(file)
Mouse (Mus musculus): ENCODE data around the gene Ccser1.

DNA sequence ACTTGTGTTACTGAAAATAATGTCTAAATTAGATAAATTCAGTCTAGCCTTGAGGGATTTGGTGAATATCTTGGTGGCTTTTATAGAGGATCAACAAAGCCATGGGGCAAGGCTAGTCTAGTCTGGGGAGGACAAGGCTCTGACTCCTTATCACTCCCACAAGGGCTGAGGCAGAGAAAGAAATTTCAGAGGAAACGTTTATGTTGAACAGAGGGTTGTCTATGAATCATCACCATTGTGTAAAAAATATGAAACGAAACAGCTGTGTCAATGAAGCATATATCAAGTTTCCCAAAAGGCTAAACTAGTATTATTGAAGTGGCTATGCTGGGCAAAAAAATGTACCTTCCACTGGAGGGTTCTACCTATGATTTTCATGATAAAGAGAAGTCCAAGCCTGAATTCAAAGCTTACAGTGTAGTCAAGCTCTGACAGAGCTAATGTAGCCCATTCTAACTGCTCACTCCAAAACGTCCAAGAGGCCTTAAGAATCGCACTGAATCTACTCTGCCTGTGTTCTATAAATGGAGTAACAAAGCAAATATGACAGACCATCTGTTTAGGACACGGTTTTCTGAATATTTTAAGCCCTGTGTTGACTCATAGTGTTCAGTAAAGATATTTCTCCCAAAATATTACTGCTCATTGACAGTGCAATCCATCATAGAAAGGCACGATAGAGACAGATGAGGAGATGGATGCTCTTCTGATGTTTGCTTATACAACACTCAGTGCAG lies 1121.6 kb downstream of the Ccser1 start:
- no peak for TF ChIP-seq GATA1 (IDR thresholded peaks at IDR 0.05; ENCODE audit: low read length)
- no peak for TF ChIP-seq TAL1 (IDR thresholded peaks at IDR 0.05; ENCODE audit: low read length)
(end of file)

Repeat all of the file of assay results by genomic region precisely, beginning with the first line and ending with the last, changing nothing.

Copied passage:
Mouse (Mus musculus): ENCODE data around the gene Ccser1.

DNA sequence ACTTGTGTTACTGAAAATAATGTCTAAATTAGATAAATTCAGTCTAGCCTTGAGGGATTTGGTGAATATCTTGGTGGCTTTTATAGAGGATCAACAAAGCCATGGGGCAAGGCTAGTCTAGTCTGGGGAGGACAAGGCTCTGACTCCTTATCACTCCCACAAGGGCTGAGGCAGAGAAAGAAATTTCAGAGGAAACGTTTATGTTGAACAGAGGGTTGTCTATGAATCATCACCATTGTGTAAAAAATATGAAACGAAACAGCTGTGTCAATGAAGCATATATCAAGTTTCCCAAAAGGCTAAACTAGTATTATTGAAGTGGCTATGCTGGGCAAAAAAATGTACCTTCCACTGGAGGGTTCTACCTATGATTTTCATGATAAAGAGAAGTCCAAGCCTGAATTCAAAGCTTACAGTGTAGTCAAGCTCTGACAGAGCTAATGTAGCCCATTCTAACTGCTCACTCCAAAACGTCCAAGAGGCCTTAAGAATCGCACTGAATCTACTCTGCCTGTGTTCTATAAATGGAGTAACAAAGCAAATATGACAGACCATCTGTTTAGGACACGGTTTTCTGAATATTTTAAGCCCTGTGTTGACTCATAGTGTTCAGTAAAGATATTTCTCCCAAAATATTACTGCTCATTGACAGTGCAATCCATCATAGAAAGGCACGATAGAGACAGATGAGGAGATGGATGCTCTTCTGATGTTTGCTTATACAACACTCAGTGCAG lies 1121.6 kb downstream of the Ccser1 start:
- no peak for TF ChIP-seq GATA1 (IDR thresholded peaks at IDR 0.05; ENCODE audit: low read length)
- no peak for TF ChIP-seq TAL1 (IDR thresholded peaks at IDR 0.05; ENCODE audit: low read length)